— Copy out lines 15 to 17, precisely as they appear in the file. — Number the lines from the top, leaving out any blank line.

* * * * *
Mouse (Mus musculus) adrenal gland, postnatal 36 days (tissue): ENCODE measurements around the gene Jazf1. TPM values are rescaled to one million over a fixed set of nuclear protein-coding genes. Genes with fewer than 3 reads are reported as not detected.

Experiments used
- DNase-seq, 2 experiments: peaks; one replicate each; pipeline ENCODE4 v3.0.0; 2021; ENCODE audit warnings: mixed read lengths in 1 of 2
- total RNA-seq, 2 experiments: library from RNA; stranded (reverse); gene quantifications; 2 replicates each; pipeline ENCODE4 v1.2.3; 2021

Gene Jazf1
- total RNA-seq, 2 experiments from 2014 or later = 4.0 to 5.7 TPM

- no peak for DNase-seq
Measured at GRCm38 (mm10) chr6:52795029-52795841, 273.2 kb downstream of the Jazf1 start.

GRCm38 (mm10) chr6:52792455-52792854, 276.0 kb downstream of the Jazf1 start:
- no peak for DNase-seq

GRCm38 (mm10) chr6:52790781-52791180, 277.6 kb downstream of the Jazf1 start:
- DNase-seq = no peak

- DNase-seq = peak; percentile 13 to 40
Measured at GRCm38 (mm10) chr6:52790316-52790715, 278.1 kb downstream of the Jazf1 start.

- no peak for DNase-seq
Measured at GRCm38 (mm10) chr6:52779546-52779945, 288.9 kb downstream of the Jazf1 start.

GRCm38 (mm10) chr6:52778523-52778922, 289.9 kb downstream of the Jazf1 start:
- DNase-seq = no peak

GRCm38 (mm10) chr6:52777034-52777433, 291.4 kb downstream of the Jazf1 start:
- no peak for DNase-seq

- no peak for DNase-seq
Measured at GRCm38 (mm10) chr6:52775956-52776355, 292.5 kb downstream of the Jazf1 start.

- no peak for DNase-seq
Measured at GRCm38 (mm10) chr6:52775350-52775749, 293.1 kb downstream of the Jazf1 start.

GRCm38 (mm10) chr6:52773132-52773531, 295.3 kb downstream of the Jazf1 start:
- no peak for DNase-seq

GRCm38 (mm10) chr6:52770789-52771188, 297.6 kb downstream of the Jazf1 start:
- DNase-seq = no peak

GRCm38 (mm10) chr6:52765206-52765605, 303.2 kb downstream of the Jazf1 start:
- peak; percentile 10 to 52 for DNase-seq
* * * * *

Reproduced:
- no peak for DNase-seq
Measured at GRCm38 (mm10) chr6:52779546-52779945, 288.9 kb downstream of the Jazf1 start.

GRCm38 (mm10) chr6:52778523-52778922, 289.9 kb downstream of the Jazf1 start: